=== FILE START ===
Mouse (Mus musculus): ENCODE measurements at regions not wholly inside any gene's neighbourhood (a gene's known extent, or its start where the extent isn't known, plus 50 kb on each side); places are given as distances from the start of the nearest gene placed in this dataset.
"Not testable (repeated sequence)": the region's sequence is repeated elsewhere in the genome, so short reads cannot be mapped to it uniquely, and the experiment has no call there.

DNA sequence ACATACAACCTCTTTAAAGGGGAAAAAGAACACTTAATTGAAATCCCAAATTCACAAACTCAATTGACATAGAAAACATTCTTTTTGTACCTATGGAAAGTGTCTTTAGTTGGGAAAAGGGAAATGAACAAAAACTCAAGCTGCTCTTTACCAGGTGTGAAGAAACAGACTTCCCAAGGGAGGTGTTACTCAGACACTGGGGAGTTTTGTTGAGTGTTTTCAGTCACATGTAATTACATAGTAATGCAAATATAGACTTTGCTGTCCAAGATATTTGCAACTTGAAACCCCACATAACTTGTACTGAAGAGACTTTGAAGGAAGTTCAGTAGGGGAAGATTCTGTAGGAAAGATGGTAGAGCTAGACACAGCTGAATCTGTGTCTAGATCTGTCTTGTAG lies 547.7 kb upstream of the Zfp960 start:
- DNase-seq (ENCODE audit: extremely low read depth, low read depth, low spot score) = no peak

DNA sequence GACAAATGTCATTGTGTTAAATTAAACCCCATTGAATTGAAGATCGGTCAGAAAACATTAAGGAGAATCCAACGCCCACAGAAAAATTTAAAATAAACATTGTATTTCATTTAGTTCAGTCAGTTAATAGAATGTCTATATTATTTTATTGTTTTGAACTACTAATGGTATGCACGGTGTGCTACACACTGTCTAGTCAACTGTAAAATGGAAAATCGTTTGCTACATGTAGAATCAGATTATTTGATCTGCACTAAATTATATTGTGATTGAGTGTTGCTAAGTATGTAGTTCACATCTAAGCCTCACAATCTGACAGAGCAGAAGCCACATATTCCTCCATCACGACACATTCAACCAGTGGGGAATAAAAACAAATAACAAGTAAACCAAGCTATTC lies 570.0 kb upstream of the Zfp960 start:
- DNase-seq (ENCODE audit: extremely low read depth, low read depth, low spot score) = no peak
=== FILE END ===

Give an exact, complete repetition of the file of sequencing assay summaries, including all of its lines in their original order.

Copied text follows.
Mouse (Mus musculus): ENCODE measurements at regions not wholly inside any gene's neighbourhood (a gene's known extent, or its start where the extent isn't known, plus 50 kb on each side); places are given as distances from the start of the nearest gene placed in this dataset.
"Not testable (repeated sequence)": the region's sequence is repeated elsewhere in the genome, so short reads cannot be mapped to it uniquely, and the experiment has no call there.

DNA sequence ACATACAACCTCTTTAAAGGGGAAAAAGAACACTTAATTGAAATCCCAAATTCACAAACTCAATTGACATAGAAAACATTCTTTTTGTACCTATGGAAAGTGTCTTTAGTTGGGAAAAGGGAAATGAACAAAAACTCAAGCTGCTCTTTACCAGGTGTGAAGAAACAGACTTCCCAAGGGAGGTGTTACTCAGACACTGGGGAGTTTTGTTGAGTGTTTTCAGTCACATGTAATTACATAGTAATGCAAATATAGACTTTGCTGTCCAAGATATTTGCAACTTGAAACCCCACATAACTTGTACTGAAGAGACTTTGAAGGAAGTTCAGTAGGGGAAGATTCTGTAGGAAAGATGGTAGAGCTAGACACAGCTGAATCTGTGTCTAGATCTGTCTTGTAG lies 547.7 kb upstream of the Zfp960 start:
- DNase-seq (ENCODE audit: extremely low read depth, low read depth, low spot score) = no peak

DNA sequence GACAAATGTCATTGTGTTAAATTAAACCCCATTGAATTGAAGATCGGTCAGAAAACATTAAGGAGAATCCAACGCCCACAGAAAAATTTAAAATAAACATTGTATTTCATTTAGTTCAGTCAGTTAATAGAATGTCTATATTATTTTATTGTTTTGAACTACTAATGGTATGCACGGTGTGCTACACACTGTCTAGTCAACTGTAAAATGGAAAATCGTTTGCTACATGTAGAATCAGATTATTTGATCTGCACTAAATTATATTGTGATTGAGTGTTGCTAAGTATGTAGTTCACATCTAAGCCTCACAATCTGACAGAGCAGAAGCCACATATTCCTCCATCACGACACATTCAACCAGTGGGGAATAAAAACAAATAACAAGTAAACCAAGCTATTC lies 570.0 kb upstream of the Zfp960 start:
- DNase-seq (ENCODE audit: extremely low read depth, low read depth, low spot score) = no peak